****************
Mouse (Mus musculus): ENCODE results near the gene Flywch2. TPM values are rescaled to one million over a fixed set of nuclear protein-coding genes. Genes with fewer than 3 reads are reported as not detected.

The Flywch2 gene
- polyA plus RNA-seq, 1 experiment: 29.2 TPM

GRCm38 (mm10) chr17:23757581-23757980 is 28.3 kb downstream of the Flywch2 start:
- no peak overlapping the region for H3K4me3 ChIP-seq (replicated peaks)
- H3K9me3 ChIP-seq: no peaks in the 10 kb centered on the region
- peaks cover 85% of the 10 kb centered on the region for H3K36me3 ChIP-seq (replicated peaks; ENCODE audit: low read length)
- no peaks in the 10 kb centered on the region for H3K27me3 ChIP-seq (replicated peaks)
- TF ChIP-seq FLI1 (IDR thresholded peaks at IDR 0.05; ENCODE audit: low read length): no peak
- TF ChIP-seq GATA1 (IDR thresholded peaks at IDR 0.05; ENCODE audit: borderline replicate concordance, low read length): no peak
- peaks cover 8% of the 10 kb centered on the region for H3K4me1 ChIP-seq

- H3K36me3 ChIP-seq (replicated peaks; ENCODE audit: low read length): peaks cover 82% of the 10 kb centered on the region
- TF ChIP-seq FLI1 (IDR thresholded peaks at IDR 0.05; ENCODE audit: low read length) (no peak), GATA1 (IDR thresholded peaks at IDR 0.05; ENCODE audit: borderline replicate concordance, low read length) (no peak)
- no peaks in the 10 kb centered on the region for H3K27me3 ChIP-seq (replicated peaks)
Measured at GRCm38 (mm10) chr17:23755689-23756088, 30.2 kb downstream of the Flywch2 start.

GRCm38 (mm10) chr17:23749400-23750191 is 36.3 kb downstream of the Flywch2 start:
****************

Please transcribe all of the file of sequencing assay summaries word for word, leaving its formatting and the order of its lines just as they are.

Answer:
Mouse (Mus musculus): ENCODE results near the gene Flywch2. TPM values are rescaled to one million over a fixed set of nuclear protein-coding genes. Genes with fewer than 3 reads are reported as not detected.

The Flywch2 gene
- polyA plus RNA-seq, 1 experiment: 29.2 TPM

GRCm38 (mm10) chr17:23757581-23757980 is 28.3 kb downstream of the Flywch2 start:
- no peak overlapping the region for H3K4me3 ChIP-seq (replicated peaks)
- H3K9me3 ChIP-seq: no peaks in the 10 kb centered on the region
- peaks cover 85% of the 10 kb centered on the region for H3K36me3 ChIP-seq (replicated peaks; ENCODE audit: low read length)
- no peaks in the 10 kb centered on the region for H3K27me3 ChIP-seq (replicated peaks)
- TF ChIP-seq FLI1 (IDR thresholded peaks at IDR 0.05; ENCODE audit: low read length): no peak
- TF ChIP-seq GATA1 (IDR thresholded peaks at IDR 0.05; ENCODE audit: borderline replicate concordance, low read length): no peak
- peaks cover 8% of the 10 kb centered on the region for H3K4me1 ChIP-seq

- H3K36me3 ChIP-seq (replicated peaks; ENCODE audit: low read length): peaks cover 82% of the 10 kb centered on the region
- TF ChIP-seq FLI1 (IDR thresholded peaks at IDR 0.05; ENCODE audit: low read length) (no peak), GATA1 (IDR thresholded peaks at IDR 0.05; ENCODE audit: borderline replicate concordance, low read length) (no peak)
- no peaks in the 10 kb centered on the region for H3K27me3 ChIP-seq (replicated peaks)
Measured at GRCm38 (mm10) chr17:23755689-23756088, 30.2 kb downstream of the Flywch2 start.

GRCm38 (mm10) chr17:23749400-23750191 is 36.3 kb downstream of the Flywch2 start: